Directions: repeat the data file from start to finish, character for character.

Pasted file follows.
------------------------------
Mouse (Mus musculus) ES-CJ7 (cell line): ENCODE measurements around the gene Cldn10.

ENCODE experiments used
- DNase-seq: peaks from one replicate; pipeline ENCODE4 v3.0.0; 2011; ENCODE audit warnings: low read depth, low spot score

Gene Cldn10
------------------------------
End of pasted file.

Mouse (Mus musculus) ES-CJ7 (cell line): ENCODE measurements around the gene Cldn10.

ENCODE experiments used
- DNase-seq: peaks from one replicate; pipeline ENCODE4 v3.0.0; 2011; ENCODE audit warnings: low read depth, low spot score

Gene Cldn10